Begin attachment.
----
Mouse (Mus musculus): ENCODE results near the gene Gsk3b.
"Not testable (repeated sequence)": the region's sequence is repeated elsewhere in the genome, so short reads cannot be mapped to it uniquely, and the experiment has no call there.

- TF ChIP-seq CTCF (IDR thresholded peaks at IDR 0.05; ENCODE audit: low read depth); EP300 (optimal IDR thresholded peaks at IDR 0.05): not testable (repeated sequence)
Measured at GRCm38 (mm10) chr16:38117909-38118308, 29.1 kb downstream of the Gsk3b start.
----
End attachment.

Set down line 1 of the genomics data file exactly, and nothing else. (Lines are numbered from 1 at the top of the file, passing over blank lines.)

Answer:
Mouse (Mus musculus): ENCODE results near the gene Gsk3b.